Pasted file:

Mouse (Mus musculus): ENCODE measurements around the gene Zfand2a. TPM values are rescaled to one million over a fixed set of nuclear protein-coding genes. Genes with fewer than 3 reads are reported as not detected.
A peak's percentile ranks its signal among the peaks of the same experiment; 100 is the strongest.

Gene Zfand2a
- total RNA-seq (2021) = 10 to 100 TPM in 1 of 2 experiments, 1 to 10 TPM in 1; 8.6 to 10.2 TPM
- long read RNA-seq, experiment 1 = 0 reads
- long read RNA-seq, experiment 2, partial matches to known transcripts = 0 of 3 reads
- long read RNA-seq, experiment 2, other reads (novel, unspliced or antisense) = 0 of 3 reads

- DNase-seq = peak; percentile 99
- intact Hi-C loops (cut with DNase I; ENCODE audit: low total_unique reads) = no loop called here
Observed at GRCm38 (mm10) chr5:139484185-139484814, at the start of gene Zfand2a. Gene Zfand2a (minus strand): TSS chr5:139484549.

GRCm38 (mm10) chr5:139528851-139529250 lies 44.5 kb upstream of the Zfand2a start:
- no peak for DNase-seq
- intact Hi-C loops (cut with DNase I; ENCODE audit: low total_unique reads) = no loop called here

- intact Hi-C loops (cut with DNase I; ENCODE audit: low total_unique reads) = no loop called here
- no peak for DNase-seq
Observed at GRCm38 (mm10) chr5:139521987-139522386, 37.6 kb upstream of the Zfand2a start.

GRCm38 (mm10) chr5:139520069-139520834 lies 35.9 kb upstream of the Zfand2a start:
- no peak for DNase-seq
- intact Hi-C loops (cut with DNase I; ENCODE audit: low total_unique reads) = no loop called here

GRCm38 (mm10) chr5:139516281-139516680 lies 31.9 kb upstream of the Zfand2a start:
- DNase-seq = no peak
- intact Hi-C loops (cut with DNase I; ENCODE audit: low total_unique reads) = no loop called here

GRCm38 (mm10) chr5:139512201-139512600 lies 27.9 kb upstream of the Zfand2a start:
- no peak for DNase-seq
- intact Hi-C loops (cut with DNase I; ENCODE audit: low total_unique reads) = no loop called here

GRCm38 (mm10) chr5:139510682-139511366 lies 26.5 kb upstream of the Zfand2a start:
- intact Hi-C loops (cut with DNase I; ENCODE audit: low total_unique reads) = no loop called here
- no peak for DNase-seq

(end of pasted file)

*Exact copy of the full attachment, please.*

Mouse (Mus musculus): ENCODE measurements around the gene Zfand2a. TPM values are rescaled to one million over a fixed set of nuclear protein-coding genes. Genes with fewer than 3 reads are reported as not detected.
A peak's percentile ranks its signal among the peaks of the same experiment; 100 is the strongest.

Gene Zfand2a
- total RNA-seq (2021) = 10 to 100 TPM in 1 of 2 experiments, 1 to 10 TPM in 1; 8.6 to 10.2 TPM
- long read RNA-seq, experiment 1 = 0 reads
- long read RNA-seq, experiment 2, partial matches to known transcripts = 0 of 3 reads
- long read RNA-seq, experiment 2, other reads (novel, unspliced or antisense) = 0 of 3 reads

- DNase-seq = peak; percentile 99
- intact Hi-C loops (cut with DNase I; ENCODE audit: low total_unique reads) = no loop called here
Observed at GRCm38 (mm10) chr5:139484185-139484814, at the start of gene Zfand2a. Gene Zfand2a (minus strand): TSS chr5:139484549.

GRCm38 (mm10) chr5:139528851-139529250 lies 44.5 kb upstream of the Zfand2a start:
- no peak for DNase-seq
- intact Hi-C loops (cut with DNase I; ENCODE audit: low total_unique reads) = no loop called here

- intact Hi-C loops (cut with DNase I; ENCODE audit: low total_unique reads) = no loop called here
- no peak for DNase-seq
Observed at GRCm38 (mm10) chr5:139521987-139522386, 37.6 kb upstream of the Zfand2a start.

GRCm38 (mm10) chr5:139520069-139520834 lies 35.9 kb upstream of the Zfand2a start:
- no peak for DNase-seq
- intact Hi-C loops (cut with DNase I; ENCODE audit: low total_unique reads) = no loop called here

GRCm38 (mm10) chr5:139516281-139516680 lies 31.9 kb upstream of the Zfand2a start:
- DNase-seq = no peak
- intact Hi-C loops (cut with DNase I; ENCODE audit: low total_unique reads) = no loop called here

GRCm38 (mm10) chr5:139512201-139512600 lies 27.9 kb upstream of the Zfand2a start:
- no peak for DNase-seq
- intact Hi-C loops (cut with DNase I; ENCODE audit: low total_unique reads) = no loop called here

GRCm38 (mm10) chr5:139510682-139511366 lies 26.5 kb upstream of the Zfand2a start:
- intact Hi-C loops (cut with DNase I; ENCODE audit: low total_unique reads) = no loop called here
- no peak for DNase-seq